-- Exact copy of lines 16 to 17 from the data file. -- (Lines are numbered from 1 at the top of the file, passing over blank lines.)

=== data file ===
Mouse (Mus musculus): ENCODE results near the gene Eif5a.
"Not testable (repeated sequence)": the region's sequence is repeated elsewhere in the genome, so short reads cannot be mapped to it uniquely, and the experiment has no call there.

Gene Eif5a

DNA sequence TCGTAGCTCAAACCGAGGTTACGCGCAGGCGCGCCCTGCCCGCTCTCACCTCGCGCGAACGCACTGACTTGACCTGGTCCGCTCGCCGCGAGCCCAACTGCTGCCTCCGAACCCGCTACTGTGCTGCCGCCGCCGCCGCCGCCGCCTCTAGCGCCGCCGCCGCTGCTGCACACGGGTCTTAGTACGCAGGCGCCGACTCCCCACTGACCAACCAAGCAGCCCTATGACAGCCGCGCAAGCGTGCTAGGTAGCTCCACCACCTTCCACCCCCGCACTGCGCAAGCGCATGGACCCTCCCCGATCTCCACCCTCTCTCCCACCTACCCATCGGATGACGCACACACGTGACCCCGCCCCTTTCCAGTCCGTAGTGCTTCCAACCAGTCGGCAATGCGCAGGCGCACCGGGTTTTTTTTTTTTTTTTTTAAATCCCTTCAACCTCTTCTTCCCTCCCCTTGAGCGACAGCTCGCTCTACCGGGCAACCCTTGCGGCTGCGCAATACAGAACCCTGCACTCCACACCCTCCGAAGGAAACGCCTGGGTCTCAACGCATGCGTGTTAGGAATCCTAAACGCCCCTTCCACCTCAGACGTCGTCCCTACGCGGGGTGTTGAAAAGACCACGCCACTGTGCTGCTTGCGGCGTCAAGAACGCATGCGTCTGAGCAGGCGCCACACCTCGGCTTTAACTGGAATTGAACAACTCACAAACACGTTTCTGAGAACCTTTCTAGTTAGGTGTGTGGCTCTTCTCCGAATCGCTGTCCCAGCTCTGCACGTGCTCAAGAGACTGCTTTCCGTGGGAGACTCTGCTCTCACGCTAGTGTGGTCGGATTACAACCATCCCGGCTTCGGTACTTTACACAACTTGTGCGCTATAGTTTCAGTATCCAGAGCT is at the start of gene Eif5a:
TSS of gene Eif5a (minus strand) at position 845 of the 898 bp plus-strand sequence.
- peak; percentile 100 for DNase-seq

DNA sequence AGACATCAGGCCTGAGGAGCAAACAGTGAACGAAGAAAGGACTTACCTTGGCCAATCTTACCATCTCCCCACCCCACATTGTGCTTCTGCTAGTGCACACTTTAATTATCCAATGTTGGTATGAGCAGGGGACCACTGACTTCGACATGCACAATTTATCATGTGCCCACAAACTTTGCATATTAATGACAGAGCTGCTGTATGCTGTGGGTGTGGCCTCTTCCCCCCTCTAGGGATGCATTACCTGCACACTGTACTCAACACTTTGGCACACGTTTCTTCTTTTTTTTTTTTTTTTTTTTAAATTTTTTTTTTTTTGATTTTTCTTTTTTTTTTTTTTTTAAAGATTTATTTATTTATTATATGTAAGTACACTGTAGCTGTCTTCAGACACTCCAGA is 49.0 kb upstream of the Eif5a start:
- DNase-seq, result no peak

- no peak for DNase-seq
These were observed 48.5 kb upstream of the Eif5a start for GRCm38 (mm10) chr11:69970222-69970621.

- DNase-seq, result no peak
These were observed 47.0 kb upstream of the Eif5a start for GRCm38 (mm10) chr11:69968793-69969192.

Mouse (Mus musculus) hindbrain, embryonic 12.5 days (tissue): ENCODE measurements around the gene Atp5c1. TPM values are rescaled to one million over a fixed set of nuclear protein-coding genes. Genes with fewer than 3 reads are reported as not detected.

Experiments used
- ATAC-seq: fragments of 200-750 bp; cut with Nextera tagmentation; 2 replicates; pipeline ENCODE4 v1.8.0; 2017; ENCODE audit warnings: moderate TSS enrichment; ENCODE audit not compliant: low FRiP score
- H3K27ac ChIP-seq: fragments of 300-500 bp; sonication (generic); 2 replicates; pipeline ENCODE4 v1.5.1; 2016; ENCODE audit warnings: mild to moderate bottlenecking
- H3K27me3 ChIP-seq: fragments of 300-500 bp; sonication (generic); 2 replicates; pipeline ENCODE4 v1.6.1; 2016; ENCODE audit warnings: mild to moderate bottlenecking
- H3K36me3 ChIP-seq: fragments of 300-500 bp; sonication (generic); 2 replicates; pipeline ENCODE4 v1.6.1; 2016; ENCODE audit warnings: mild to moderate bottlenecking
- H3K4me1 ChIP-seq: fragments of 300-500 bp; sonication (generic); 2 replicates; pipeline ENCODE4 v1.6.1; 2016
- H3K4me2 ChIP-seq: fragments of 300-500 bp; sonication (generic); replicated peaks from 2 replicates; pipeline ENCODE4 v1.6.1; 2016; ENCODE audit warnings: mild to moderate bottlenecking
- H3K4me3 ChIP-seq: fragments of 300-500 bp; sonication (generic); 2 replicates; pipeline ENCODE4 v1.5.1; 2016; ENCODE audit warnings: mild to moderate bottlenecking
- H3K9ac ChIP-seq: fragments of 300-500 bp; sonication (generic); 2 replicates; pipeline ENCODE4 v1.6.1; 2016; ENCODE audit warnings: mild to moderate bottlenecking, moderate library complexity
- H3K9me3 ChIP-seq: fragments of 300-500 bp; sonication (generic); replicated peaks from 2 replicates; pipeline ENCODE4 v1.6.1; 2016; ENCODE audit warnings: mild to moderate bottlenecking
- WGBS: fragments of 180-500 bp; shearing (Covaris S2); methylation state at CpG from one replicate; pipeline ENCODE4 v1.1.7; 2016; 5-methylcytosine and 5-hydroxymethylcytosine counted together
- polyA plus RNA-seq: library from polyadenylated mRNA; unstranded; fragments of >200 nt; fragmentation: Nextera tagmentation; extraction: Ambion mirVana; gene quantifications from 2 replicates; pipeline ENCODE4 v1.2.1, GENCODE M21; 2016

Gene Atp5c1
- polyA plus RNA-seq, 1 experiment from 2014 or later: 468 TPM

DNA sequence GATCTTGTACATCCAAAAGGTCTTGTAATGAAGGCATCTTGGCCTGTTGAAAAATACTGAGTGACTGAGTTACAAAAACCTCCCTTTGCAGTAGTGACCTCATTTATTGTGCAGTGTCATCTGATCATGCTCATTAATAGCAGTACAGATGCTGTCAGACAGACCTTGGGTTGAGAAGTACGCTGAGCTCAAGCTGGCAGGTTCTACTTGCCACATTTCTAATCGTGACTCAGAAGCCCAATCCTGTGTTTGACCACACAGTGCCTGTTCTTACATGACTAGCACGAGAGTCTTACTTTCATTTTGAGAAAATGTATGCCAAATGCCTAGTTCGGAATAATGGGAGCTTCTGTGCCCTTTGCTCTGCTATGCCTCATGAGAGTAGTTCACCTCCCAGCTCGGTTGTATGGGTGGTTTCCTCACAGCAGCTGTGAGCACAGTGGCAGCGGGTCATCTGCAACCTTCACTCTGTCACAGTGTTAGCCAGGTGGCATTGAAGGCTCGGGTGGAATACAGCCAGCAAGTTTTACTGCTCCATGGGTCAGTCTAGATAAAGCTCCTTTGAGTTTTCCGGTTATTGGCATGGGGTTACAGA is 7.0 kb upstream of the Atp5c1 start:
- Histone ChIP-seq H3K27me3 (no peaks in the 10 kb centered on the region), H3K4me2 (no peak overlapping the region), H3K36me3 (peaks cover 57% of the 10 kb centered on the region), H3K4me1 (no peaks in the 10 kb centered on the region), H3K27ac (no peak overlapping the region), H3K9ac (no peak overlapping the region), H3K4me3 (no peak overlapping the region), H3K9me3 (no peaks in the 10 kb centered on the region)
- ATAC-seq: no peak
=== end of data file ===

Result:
- H3K27ac ChIP-seq: fragments of 300-500 bp; sonication (generic); 2 replicates; pipeline ENCODE4 v1.5.1; 2016; ENCODE audit warnings: mild to moderate bottlenecking
- H3K27me3 ChIP-seq: fragments of 300-500 bp; sonication (generic); 2 replicates; pipeline ENCODE4 v1.6.1; 2016; ENCODE audit warnings: mild to moderate bottlenecking